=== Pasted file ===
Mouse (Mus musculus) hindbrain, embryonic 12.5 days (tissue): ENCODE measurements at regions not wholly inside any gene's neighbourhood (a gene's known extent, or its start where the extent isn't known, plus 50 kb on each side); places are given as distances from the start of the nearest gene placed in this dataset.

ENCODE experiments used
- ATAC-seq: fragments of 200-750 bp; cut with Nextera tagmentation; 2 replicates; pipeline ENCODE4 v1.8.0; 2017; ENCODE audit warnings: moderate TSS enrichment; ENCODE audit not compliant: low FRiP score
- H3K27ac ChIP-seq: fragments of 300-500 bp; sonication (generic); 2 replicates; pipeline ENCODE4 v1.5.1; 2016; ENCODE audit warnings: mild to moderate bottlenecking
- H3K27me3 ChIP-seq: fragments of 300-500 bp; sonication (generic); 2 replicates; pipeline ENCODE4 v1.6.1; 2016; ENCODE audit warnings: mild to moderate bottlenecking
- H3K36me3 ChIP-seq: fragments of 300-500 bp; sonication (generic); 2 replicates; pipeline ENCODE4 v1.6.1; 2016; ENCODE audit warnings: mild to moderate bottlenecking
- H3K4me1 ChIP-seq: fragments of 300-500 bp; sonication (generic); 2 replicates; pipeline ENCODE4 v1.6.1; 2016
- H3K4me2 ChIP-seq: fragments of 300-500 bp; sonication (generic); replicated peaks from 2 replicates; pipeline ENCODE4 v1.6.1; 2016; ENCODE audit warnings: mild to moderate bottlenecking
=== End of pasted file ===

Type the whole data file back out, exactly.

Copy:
Mouse (Mus musculus) hindbrain, embryonic 12.5 days (tissue): ENCODE measurements at regions not wholly inside any gene's neighbourhood (a gene's known extent, or its start where the extent isn't known, plus 50 kb on each side); places are given as distances from the start of the nearest gene placed in this dataset.

ENCODE experiments used
- ATAC-seq: fragments of 200-750 bp; cut with Nextera tagmentation; 2 replicates; pipeline ENCODE4 v1.8.0; 2017; ENCODE audit warnings: moderate TSS enrichment; ENCODE audit not compliant: low FRiP score
- H3K27ac ChIP-seq: fragments of 300-500 bp; sonication (generic); 2 replicates; pipeline ENCODE4 v1.5.1; 2016; ENCODE audit warnings: mild to moderate bottlenecking
- H3K27me3 ChIP-seq: fragments of 300-500 bp; sonication (generic); 2 replicates; pipeline ENCODE4 v1.6.1; 2016; ENCODE audit warnings: mild to moderate bottlenecking
- H3K36me3 ChIP-seq: fragments of 300-500 bp; sonication (generic); 2 replicates; pipeline ENCODE4 v1.6.1; 2016; ENCODE audit warnings: mild to moderate bottlenecking
- H3K4me1 ChIP-seq: fragments of 300-500 bp; sonication (generic); 2 replicates; pipeline ENCODE4 v1.6.1; 2016
- H3K4me2 ChIP-seq: fragments of 300-500 bp; sonication (generic); replicated peaks from 2 replicates; pipeline ENCODE4 v1.6.1; 2016; ENCODE audit warnings: mild to moderate bottlenecking